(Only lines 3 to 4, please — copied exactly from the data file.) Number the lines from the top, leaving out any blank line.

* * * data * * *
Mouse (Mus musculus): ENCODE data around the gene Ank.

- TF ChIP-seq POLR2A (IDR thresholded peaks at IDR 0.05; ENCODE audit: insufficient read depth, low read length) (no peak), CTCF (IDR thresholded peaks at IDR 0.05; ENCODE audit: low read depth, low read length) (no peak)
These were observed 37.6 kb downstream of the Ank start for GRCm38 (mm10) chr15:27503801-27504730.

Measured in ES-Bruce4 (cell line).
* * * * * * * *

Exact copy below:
These were observed 37.6 kb downstream of the Ank start for GRCm38 (mm10) chr15:27503801-27504730.

Measured in ES-Bruce4 (cell line).